By BERNADETTE ANVIA and JAMILA RIZVI
WARNING: This article deals with distressing content, and some readers may find the images upsetting.
(1) Why is Syria constantly in the news at the moment?
Reports came out of Syria a fortnight ago, that chemical weapons had been used by the Syrian Government on civilians. The attack, which was allegedly sanctioned by Syrian President al-Assad killed 1400 people, including hundreds of children.
US Secretary of State John Kerry said today that evidence shows that the chemical weapon used was sarin gas. Sarin is a horrific form of chemical weaponry that was first developed by the Nazis and was later used by Saddam Hussein in Iraq against the Kurdish population.
Sarin gas attacks the human nervous system, stopping nerves in muscles from working and causing the the body to asphyxiate because the person can no longer use their muscles to breathe. As a result, many of the distressing photos from Syria last week showed unmarked bodies, without a spot of blood or a visible wound on them.
If these reports are true then this action by the Syrian Government against its own people would be considered a crime against humanity under international law.
(2) Tony Abbott said it was a case of ‘baddies versus baddies’ – who is fighting who?
Over the past few years, there have been a series of civilian uprisings (rebellions from the people against their government) in the Middle East. The term loosely used to describe this turmoil and instability in the region was the ‘Arab Spring’.
These uprisings, which have taken place in countries including Tunisia, Libya, Yemen, Bahrain and Syria have been prompted by people who are angry about restrictions of their civic liberties and a widening economic gap between the rich and poor.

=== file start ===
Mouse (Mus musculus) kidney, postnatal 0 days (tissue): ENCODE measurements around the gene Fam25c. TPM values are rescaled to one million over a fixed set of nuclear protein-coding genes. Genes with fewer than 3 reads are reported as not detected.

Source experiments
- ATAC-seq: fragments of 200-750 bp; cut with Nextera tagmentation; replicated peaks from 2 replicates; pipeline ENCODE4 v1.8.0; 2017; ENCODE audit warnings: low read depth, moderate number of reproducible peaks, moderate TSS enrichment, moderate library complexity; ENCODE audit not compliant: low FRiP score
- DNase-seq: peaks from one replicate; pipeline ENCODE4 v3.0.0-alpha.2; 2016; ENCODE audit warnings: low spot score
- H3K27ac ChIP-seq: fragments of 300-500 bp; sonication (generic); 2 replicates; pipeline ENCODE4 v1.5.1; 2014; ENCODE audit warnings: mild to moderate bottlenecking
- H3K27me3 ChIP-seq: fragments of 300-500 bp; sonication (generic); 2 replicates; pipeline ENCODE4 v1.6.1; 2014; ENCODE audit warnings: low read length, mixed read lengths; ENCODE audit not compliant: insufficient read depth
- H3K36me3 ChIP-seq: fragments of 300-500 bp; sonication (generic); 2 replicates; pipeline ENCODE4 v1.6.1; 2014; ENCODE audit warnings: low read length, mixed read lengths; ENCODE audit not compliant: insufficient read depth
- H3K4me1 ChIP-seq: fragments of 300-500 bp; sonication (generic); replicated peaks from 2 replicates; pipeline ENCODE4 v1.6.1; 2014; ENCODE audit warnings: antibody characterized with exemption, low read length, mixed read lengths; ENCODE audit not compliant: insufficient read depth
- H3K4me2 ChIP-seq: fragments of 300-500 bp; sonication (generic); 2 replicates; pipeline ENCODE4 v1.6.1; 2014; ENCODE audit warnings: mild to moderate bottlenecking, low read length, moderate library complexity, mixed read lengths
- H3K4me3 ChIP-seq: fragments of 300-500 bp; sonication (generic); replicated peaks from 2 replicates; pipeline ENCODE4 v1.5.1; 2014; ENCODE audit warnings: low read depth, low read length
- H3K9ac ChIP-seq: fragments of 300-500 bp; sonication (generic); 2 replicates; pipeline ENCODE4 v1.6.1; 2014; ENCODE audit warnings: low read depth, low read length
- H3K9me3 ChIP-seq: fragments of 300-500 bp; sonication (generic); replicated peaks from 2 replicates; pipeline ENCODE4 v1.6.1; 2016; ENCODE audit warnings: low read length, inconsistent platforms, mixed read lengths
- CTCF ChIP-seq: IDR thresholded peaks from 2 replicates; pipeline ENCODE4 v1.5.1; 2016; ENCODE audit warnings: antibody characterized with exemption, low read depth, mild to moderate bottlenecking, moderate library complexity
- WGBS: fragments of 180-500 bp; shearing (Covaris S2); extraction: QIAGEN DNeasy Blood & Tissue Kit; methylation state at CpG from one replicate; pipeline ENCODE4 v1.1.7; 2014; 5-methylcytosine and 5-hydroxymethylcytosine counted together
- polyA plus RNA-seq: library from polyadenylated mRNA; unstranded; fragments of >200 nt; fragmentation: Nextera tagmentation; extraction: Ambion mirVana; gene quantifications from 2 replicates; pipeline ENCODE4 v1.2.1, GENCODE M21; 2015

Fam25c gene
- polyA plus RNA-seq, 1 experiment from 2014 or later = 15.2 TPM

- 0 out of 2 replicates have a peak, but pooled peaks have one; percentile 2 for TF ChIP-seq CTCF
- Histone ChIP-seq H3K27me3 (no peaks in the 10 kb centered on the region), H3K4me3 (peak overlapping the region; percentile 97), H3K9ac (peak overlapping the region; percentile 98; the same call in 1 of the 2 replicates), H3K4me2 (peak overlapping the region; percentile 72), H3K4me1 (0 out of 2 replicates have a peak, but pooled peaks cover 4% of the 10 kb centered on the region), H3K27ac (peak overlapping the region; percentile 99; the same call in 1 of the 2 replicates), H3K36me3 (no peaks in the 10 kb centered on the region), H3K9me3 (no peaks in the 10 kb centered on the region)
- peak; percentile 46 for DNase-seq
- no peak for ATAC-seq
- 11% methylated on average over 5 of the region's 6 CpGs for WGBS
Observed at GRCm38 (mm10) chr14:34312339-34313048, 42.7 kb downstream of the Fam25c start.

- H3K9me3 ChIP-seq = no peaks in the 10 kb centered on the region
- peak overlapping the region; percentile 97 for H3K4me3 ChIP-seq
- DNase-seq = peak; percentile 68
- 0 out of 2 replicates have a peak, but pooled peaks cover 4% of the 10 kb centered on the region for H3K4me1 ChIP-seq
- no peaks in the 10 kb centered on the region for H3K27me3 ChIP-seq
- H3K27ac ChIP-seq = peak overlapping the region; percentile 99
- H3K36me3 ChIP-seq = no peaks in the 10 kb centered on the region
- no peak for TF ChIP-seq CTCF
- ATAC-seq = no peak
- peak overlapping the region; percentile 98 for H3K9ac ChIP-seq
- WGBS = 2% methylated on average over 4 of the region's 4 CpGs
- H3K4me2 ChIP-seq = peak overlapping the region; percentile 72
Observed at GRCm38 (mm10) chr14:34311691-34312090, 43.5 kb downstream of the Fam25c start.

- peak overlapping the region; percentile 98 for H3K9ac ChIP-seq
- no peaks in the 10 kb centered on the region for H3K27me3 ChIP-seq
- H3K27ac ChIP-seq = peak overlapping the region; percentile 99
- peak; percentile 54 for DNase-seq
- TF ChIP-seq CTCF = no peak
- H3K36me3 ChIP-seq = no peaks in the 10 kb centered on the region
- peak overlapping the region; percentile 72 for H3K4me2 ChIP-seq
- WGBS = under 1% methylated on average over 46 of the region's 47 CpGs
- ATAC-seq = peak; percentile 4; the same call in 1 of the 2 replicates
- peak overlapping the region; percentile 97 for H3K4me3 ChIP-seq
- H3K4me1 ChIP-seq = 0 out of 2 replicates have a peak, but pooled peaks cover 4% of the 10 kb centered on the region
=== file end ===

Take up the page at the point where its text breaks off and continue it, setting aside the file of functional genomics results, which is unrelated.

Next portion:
Syria is currently in a state of civil war, which means that organised groups within the country are fighting each other. There are two rival forces: those who support President Bashar al-Assad’s government and those who desire the overthrow of that government (generally referred to as the rebels).
The main organisers of the anti-government group are the Free Syrian Army, who are soldiers who defected from the actual army and are now using force to protect the protestors who are fighting to remove Assad’s government.
(3) Are the UN involved? What are they doing?
United Nations weapons inspectors were sent into Syria last week in order to determine the validity of the allegations presented against the al-Assad government. Under international law, the UN first needs to prove that chemical weapons have been used by a government against its own people before it can intervene.
If the United Nations is able to prove this, then the international community could decide to override the sovereignty of Syria and intervene to protect the people who are at risk of harm. This is called an International Responsibility to Protect (R2P).
UN weapons inspectors have now been flown out of Damascus in Syria and are convening at The Hague (UN Headquarters) to discuss their findings with General Secretary of the United Nations, Ban Ki-moon. If a humanitarian intervention is found to be legal and necessary for the upholding of human rights in Syria, than the United Nations will need to act quickly in order to prevent the possibility of further attacks.